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-JAMES-'s Photo -JAMES- Posts: 12,333
4/26/14 10:06 A

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I'm a lot like CESPRINGALL.

I only used to eat vegetables because I knew they were good for me, but not because I liked them. Now I too love them.

Tastes change as you cut out the carbs. It took me quite a few months to transition. Physically just a few weeks, but the transition in what I liked was months. So though I've given up some things I've gained a whole bunch of other things that I didn't used to like. I don't feel deprived because it was a trade not just an omission.

James


James
Alberta, Canada


All time highest weight : 217 pounds

Starting weight : 195.0 pounds (June 7, 2012)
Final weight : 168.2 pounds (July 23, 2013)


 current weight: 178.5 
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CESPRINGALL SparkPoints: (211,363)
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4/26/14 9:57 A

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Congratulations on being home from the hospital. Your body needs to adjust to everything it has been through. You can do this.

I have been able to control my sugar with diet for almost 30 years. Not easy. Yes, I still slip up and forget to eat, but the warning signs (headache, dizzy) remind me that low sugar is just as bad as high. I now keep crackers in the truck at all times.

I never used to like vegetables. Now I love them. I use lemon or vinegar on them instead of rich sauces. Fabulous. I started slowly with salads. I used different cheese to make them tasty enough to eat. Now I use cheese sparingly or not at all, depending on the salad.

You can do this. It is not a 100 yard dash to the finish line but a marathon. Do not beat yourself up when you slip, just try to avoid doing it the next time. I usually live on meat, fish and vegetables and take a multi vitamin and vitamin C. Check with you doctor, but mine encouraged me to continue eating this way. It seems to work for me.

Best of Luck. Remember, YOU can do this

HOUNDLOVER1's Photo HOUNDLOVER1 Posts: 8,869
4/25/14 10:08 P

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Kathy,
what you said about insulin is so important. While I can understand the hesitation that people have to give themselves injections and/or to supplement insulin what you say about the side-effects of medications is important to consider as well.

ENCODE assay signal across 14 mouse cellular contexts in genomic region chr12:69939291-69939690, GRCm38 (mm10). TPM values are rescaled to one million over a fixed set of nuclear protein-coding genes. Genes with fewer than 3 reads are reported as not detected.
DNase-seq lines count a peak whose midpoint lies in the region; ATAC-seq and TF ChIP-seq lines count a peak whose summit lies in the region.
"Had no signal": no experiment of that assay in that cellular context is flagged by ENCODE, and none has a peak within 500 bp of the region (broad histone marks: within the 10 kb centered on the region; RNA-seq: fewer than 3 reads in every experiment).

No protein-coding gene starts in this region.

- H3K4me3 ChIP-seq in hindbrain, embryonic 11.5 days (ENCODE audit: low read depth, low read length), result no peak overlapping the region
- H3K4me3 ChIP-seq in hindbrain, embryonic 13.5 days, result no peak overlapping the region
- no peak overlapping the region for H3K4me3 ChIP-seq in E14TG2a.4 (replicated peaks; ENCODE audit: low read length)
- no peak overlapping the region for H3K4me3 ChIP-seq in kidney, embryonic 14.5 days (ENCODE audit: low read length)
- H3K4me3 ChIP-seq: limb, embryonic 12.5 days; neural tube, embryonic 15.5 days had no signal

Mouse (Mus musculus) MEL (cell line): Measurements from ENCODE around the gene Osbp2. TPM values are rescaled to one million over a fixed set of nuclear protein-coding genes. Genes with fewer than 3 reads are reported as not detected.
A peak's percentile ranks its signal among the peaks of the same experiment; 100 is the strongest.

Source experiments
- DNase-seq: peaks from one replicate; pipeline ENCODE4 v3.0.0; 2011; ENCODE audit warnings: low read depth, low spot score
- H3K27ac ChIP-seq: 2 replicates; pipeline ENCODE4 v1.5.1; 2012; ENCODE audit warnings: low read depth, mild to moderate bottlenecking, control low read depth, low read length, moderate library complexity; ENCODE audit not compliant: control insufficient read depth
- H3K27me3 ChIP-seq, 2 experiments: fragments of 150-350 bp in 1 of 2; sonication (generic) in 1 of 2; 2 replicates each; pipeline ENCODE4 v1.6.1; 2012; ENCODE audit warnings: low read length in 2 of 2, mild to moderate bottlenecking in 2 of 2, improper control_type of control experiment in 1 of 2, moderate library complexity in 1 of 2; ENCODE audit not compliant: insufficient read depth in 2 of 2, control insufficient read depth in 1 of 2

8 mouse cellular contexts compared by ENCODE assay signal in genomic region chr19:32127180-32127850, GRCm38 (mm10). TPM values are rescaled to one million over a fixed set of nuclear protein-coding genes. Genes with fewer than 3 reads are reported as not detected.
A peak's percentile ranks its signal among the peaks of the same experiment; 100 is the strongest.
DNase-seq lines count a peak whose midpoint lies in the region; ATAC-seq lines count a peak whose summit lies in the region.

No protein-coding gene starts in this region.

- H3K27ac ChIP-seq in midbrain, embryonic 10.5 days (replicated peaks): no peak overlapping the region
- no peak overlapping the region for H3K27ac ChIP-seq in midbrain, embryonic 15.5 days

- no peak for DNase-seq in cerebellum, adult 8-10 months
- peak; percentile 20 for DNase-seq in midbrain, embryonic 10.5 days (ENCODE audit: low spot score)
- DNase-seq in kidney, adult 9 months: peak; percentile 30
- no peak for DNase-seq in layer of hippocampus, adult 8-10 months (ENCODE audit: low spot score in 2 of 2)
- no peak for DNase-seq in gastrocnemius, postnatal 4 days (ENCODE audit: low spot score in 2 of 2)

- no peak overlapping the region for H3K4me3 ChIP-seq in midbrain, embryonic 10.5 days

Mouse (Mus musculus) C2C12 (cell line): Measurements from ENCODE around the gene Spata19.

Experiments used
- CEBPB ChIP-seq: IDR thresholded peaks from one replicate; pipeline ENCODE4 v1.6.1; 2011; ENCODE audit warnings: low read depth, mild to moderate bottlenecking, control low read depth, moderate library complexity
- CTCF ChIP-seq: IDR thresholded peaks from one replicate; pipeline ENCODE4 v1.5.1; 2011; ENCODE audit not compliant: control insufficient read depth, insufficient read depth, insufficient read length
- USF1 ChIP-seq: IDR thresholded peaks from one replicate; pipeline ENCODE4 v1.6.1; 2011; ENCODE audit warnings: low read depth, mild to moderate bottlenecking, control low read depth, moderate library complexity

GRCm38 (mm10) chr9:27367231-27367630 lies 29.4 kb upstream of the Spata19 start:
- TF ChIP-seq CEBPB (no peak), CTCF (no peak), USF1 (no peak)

I learned recently, that in some cases, when someone has LADA (an adult onset type of type 1 diabetes) rather than type 2 starting some insulin while there is still some insulin production may be of benefit.
I think insulin can have negative side effects as well, but at least it is only a matter of quantity, not of whether it is in our body.
emoticon

Birgit

BE THE CHANGE YOU WANT TO SEE IN OTHERS.

http://whippetsandducks.weebly.com/




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I.M.MAGIC's Photo I.M.MAGIC Posts: 13,240
4/25/14 7:58 P

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Living with diabetes involves a lot of personal choices... if I had it to do over again, I would skip all the oral medications and jump straight to insulin therapy. At least insulin is something that is SUPPOSED to be in your body! LOL

Taking shots every day isn't nearly as scary as I expected, once I had done it--and the oral chemicals they give may help reduce the blood sugar, but there are always side effects--some side effects are manageable, of course, but some of them are worse than the diabetes itself!

Definitely talk to your doctor... and definitely give it some time. Don't be afraid to question the status quo: no one else lives in your body, and if you don't tell the doctors what is going on with you, they won't understand. Sometimes they won't anyway, because THEY don't have to live with it... but you have to start somewhere.
...and ask for a referral to a nutrition specialist or diabetic educator. That can give you a starting point to come up with your own program... but then you have to tweak it to what is going to work for YOU...

Hang in there, you're in a good place!
Welcome to the team!
Kathy emoticon

Edited by: I.M.MAGIC at: 4/25/2014 (20:00)
"The real secret of success is enthusiasm..." thanks, Walter P. Chrysler. I believe it. That's what I want in my life--to give my imagination a chance, to live with energy and enthusiasm!
P.S. I looked up enthusiasm, and it says the root words mean God within... interesting...!

Ralph Waldo Emerson said 'Life belongs to the energetic.' But you don't have to be frenetic and hyper--some energy is quiet and steady, like a heartbeat... and that works too! LOL

Life comes one mome


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-JAMES-'s Photo -JAMES- Posts: 12,333